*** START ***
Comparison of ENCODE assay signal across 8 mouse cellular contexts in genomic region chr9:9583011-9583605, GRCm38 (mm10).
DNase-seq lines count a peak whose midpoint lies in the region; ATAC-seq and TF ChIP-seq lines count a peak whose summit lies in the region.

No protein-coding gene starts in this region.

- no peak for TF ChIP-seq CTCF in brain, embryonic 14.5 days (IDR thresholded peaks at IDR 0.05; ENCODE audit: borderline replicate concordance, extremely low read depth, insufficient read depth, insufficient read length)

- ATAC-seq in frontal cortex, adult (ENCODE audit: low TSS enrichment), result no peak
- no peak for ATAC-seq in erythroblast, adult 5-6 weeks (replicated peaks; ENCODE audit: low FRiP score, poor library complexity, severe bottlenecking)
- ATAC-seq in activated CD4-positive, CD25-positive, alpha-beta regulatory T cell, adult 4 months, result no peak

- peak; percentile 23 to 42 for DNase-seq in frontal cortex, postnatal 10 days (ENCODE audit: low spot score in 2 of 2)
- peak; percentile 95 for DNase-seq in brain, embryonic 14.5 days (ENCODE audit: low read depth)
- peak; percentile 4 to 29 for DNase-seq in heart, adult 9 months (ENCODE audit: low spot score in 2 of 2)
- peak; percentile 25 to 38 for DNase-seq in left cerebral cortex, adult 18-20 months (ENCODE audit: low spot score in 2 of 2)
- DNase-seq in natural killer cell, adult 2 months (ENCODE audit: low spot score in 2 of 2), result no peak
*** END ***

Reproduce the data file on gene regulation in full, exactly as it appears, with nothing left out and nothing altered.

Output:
Comparison of ENCODE assay signal across 8 mouse cellular contexts in genomic region chr9:9583011-9583605, GRCm38 (mm10).
DNase-seq lines count a peak whose midpoint lies in the region; ATAC-seq and TF ChIP-seq lines count a peak whose summit lies in the region.

No protein-coding gene starts in this region.

- no peak for TF ChIP-seq CTCF in brain, embryonic 14.5 days (IDR thresholded peaks at IDR 0.05; ENCODE audit: borderline replicate concordance, extremely low read depth, insufficient read depth, insufficient read length)

- ATAC-seq in frontal cortex, adult (ENCODE audit: low TSS enrichment), result no peak
- no peak for ATAC-seq in erythroblast, adult 5-6 weeks (replicated peaks; ENCODE audit: low FRiP score, poor library complexity, severe bottlenecking)
- ATAC-seq in activated CD4-positive, CD25-positive, alpha-beta regulatory T cell, adult 4 months, result no peak

- peak; percentile 23 to 42 for DNase-seq in frontal cortex, postnatal 10 days (ENCODE audit: low spot score in 2 of 2)
- peak; percentile 95 for DNase-seq in brain, embryonic 14.5 days (ENCODE audit: low read depth)
- peak; percentile 4 to 29 for DNase-seq in heart, adult 9 months (ENCODE audit: low spot score in 2 of 2)
- peak; percentile 25 to 38 for DNase-seq in left cerebral cortex, adult 18-20 months (ENCODE audit: low spot score in 2 of 2)
- DNase-seq in natural killer cell, adult 2 months (ENCODE audit: low spot score in 2 of 2), result no peak